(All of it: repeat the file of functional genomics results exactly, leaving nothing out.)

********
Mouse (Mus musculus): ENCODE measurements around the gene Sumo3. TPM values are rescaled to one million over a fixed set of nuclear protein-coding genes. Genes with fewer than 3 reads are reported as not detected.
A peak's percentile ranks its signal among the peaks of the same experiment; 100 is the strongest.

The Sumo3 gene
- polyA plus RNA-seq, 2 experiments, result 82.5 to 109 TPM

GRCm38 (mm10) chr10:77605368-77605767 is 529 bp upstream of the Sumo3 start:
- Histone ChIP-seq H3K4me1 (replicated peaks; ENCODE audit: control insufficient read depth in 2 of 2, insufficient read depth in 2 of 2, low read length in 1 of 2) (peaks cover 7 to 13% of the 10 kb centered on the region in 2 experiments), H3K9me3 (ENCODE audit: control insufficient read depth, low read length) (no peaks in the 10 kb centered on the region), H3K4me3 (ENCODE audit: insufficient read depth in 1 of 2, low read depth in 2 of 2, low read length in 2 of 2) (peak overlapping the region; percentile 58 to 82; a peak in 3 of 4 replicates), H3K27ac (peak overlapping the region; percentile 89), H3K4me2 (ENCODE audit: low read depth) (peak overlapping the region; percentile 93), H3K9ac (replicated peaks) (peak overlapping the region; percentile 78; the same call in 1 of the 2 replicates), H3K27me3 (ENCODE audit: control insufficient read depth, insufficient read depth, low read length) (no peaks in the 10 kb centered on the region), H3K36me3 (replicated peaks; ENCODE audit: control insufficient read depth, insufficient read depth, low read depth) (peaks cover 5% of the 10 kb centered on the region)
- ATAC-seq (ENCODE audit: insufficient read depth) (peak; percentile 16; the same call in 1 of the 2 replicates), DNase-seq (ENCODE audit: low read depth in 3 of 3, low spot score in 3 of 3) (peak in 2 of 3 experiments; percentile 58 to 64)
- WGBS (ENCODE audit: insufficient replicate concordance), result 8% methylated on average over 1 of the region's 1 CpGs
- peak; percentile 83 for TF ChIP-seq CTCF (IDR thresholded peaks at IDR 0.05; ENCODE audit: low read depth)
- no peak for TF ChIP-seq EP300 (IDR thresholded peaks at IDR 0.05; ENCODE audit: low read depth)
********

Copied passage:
Mouse (Mus musculus): ENCODE measurements around the gene Sumo3. TPM values are rescaled to one million over a fixed set of nuclear protein-coding genes. Genes with fewer than 3 reads are reported as not detected.
A peak's percentile ranks its signal among the peaks of the same experiment; 100 is the strongest.

The Sumo3 gene
- polyA plus RNA-seq, 2 experiments, result 82.5 to 109 TPM

GRCm38 (mm10) chr10:77605368-77605767 is 529 bp upstream of the Sumo3 start:
- Histone ChIP-seq H3K4me1 (replicated peaks; ENCODE audit: control insufficient read depth in 2 of 2, insufficient read depth in 2 of 2, low read length in 1 of 2) (peaks cover 7 to 13% of the 10 kb centered on the region in 2 experiments), H3K9me3 (ENCODE audit: control insufficient read depth, low read length) (no peaks in the 10 kb centered on the region), H3K4me3 (ENCODE audit: insufficient read depth in 1 of 2, low read depth in 2 of 2, low read length in 2 of 2) (peak overlapping the region; percentile 58 to 82; a peak in 3 of 4 replicates), H3K27ac (peak overlapping the region; percentile 89), H3K4me2 (ENCODE audit: low read depth) (peak overlapping the region; percentile 93), H3K9ac (replicated peaks) (peak overlapping the region; percentile 78; the same call in 1 of the 2 replicates), H3K27me3 (ENCODE audit: control insufficient read depth, insufficient read depth, low read length) (no peaks in the 10 kb centered on the region), H3K36me3 (replicated peaks; ENCODE audit: control insufficient read depth, insufficient read depth, low read depth) (peaks cover 5% of the 10 kb centered on the region)
- ATAC-seq (ENCODE audit: insufficient read depth) (peak; percentile 16; the same call in 1 of the 2 replicates), DNase-seq (ENCODE audit: low read depth in 3 of 3, low spot score in 3 of 3) (peak in 2 of 3 experiments; percentile 58 to 64)
- WGBS (ENCODE audit: insufficient replicate concordance), result 8% methylated on average over 1 of the region's 1 CpGs
- peak; percentile 83 for TF ChIP-seq CTCF (IDR thresholded peaks at IDR 0.05; ENCODE audit: low read depth)
- no peak for TF ChIP-seq EP300 (IDR thresholded peaks at IDR 0.05; ENCODE audit: low read depth)